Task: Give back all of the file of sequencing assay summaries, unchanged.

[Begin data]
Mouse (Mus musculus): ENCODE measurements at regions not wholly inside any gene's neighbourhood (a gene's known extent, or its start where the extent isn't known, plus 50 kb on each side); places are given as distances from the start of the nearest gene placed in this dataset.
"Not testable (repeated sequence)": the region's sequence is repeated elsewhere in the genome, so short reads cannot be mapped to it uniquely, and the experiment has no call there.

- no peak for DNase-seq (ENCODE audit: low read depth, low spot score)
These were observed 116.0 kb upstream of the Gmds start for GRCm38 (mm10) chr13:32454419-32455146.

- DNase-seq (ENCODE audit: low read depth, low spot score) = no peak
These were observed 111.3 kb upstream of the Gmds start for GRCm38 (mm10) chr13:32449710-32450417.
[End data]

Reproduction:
Mouse (Mus musculus): ENCODE measurements at regions not wholly inside any gene's neighbourhood (a gene's known extent, or its start where the extent isn't known, plus 50 kb on each side); places are given as distances from the start of the nearest gene placed in this dataset.
"Not testable (repeated sequence)": the region's sequence is repeated elsewhere in the genome, so short reads cannot be mapped to it uniquely, and the experiment has no call there.

- no peak for DNase-seq (ENCODE audit: low read depth, low spot score)
These were observed 116.0 kb upstream of the Gmds start for GRCm38 (mm10) chr13:32454419-32455146.

- DNase-seq (ENCODE audit: low read depth, low spot score) = no peak
These were observed 111.3 kb upstream of the Gmds start for GRCm38 (mm10) chr13:32449710-32450417.